Originally published on Tue December 17, 2013 6:42 pm
A new audit released Tuesday finds that some welfare recipients in Missouri have used their benefits to buy things besides food and other daily necessities, while others may have moved away but continue to get in-state benefits.
The Missouri Supreme Court has ruled for Gov. Jay Nixon in a budget battle with State Auditor Tom Schweich.
The court ruled Tuesday that Schweich lacked legal standing at the time to challenge about $170 million of spending cuts announced by Nixon in June 2011. The court said the challenge amounted to a pre-audit of state spending, which it said the auditor cannot do.
Schweich said the ruling is merely technical and he will consider suing again after doing a new audit of the governor's office.
Nixon said the ruling affirms his authority to balance the budget.
The Missouri state auditor says dozens of transportation tax districts – including some in Columbia - could owe millions of dollars of fines for not properly reporting their finances. But Auditor Tom Schweich says Missouri law is unclear about who should collect those fines.
State Auditor Tom Schweich (R) said the Early Childhood Development, Education and Care Fund provided more than $170,000 to three child care facilities that failed to open or expand their facilities as planned.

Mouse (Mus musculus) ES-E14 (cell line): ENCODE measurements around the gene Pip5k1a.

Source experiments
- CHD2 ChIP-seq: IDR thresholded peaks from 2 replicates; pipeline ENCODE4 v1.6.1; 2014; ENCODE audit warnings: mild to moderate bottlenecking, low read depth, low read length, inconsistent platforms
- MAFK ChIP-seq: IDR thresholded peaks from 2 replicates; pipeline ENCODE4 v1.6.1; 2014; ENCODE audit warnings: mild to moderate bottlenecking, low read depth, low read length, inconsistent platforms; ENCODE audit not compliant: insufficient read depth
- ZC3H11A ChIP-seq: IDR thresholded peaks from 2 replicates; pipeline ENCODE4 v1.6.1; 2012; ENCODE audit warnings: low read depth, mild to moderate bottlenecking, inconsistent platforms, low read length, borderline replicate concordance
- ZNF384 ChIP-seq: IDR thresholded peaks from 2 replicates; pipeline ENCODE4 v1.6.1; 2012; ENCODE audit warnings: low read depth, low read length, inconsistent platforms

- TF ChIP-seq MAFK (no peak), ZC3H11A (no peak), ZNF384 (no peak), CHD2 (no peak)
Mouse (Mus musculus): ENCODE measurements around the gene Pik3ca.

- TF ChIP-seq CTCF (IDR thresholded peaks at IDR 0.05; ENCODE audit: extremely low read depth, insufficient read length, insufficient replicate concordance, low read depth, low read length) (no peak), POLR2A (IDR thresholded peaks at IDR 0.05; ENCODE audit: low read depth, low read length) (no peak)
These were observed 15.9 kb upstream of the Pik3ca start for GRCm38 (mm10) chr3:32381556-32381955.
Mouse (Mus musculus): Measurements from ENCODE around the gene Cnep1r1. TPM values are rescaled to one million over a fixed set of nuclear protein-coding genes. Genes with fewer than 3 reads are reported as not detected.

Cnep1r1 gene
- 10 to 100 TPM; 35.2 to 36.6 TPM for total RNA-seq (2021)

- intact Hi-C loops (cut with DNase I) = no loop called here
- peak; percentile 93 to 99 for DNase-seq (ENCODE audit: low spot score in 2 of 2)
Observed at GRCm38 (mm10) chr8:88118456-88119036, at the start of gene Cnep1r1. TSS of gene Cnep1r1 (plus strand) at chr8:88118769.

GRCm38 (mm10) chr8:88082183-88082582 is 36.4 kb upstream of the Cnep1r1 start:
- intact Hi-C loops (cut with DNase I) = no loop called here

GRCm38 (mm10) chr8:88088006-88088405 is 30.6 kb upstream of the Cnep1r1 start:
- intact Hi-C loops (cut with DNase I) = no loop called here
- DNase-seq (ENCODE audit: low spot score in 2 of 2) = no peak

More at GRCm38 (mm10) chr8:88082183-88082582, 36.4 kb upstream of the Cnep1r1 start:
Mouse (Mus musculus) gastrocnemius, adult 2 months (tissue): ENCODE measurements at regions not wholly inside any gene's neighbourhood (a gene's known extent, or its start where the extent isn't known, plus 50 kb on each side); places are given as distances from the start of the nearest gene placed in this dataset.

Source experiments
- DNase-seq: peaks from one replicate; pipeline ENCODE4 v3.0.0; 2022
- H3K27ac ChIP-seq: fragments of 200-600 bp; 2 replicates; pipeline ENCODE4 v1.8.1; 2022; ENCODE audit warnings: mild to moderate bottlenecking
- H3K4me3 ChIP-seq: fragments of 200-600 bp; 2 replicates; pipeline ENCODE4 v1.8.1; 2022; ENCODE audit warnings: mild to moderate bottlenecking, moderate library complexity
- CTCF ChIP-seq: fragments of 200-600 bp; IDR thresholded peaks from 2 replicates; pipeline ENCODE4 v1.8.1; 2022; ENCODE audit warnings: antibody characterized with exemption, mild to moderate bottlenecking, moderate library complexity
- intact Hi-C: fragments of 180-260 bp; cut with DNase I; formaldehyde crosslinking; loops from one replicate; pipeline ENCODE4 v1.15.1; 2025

Missouri Auditor Tom Schweich has given an "excellent" rating to the office of former Secretary of State Robin Carnahan.
Carnahan's term ended in January, and the state auditor routinely reviews offices when executives leave.
Schweich's report found no problems with the office's oversight of significant financial functions, no legal violations and nothing lacking in its management procedures. The "excellent" rating is the highest available on Schweich's four-level assessment chart.
Lawyers for Missouri's governor and auditor are battling before the state Supreme Court over the governor's power to make spending cuts.
The Supreme Court was to hear arguments Wednesday on the constitutionality of about $170 million of budget cuts announced by Gov. Jay Nixon in June 2011 and challenged by Auditor Tom Schweich (schwyk). The case is an appeal of a July decision by a Cole County judge, who ruled that Nixon had a legal right to cut spending but also said that Nixon should not have been able to transfer money among various budgeted purposes.
A new state review rates the performance of the Missouri Lottery Commission as "good." State Auditor Tom Schweich released his office's findings Tuesday and says the lottery has been run well.
The audit did question the lottery for renegotiating and entering into long-term contracts instead of rebidding contracts for services. It also noted that in 2010 and 2011, about $4.9 million of expenses for promotional items, event sponsorships and payments to advertising agencies were not included when advertising costs were reported to lawmakers.
The Missouri State Auditor released a detailed audit Wednesday on public defender offices and their ability to handle new clients.
Missouri State Auditor Tom Schweich says the way in which the public defender system keep track of its caseloads is outdated. In the audit, Schweich raised concerns regarding the system’s reliance on national caseload standards dating back to 1973. He is deeming the so called “caseload crisis” to be based on “unsupported assumptions.”